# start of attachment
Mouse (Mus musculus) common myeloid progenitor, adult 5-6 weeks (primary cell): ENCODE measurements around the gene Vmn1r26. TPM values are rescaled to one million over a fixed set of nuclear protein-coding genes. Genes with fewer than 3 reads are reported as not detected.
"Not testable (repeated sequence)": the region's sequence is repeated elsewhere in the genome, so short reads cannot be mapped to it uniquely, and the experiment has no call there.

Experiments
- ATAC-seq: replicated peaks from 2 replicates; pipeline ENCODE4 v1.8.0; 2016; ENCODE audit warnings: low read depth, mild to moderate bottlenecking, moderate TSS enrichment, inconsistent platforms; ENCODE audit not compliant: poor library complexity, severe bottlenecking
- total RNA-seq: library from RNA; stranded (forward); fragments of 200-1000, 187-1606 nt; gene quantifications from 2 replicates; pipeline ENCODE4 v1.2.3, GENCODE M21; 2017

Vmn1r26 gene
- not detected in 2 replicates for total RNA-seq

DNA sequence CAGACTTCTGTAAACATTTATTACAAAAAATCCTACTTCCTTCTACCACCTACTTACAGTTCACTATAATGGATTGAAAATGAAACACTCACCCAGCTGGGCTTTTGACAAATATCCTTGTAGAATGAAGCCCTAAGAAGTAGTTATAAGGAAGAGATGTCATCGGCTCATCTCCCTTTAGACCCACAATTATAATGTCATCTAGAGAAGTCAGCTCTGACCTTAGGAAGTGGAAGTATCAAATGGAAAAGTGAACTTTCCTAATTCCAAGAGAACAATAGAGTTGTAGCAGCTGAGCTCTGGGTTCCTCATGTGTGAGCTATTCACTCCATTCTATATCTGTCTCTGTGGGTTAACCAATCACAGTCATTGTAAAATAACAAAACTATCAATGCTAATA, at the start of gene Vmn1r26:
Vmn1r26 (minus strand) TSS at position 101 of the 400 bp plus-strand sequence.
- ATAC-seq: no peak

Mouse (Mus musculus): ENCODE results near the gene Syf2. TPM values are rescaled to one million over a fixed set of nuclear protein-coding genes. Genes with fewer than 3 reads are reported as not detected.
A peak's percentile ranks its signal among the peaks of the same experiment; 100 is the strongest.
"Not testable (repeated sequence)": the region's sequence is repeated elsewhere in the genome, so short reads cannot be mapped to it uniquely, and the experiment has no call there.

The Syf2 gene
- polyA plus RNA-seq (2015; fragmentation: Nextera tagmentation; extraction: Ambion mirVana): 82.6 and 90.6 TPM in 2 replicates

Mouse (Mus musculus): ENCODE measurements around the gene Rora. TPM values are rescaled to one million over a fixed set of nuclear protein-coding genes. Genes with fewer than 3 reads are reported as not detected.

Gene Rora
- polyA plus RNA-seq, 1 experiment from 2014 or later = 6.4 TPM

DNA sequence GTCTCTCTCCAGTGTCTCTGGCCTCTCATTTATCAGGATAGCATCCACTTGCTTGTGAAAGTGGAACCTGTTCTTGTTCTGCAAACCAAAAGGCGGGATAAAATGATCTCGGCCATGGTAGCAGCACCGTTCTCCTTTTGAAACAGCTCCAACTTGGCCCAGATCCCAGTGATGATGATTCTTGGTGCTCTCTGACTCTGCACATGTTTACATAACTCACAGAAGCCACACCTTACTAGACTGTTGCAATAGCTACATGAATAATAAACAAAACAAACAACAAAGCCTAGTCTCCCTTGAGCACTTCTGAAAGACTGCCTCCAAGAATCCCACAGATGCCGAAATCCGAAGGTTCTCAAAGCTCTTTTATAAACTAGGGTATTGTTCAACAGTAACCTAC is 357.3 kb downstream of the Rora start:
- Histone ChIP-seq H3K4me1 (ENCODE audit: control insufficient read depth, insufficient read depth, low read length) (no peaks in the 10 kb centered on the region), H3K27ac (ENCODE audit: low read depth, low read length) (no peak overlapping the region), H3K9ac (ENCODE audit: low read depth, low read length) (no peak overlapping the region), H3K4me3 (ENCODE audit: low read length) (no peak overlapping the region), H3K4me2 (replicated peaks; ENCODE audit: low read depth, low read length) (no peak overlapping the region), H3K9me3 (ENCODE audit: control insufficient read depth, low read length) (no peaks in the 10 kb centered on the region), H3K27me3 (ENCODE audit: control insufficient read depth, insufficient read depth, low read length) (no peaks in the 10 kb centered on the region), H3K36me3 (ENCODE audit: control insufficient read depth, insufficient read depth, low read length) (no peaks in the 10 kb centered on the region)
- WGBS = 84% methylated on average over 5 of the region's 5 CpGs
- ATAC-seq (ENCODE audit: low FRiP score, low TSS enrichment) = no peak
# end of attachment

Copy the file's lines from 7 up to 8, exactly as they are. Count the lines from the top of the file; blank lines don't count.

- not detected in 2 replicates for total RNA-seq

DNA sequence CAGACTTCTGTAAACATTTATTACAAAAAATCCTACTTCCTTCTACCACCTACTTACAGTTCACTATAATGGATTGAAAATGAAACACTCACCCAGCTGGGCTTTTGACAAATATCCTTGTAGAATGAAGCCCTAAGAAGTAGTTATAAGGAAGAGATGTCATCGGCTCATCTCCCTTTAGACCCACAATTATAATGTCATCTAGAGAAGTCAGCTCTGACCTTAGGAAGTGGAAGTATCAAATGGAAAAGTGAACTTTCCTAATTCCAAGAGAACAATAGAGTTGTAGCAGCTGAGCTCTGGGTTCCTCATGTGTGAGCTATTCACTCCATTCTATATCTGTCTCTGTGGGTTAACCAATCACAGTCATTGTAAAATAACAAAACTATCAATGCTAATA, at the start of gene Vmn1r26: